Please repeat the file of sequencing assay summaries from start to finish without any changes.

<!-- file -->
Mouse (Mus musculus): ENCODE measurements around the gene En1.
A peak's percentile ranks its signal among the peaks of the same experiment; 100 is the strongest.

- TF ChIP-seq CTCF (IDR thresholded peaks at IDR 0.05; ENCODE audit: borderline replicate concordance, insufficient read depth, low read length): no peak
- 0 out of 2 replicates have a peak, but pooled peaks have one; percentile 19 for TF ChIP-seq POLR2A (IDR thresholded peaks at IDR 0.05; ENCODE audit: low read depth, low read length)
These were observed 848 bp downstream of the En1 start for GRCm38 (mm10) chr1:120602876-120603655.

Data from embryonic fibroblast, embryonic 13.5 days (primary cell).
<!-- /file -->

Mouse (Mus musculus): ENCODE measurements around the gene En1.
A peak's percentile ranks its signal among the peaks of the same experiment; 100 is the strongest.

- TF ChIP-seq CTCF (IDR thresholded peaks at IDR 0.05; ENCODE audit: borderline replicate concordance, insufficient read depth, low read length): no peak
- 0 out of 2 replicates have a peak, but pooled peaks have one; percentile 19 for TF ChIP-seq POLR2A (IDR thresholded peaks at IDR 0.05; ENCODE audit: low read depth, low read length)
These were observed 848 bp downstream of the En1 start for GRCm38 (mm10) chr1:120602876-120603655.

Data from embryonic fibroblast, embryonic 13.5 days (primary cell).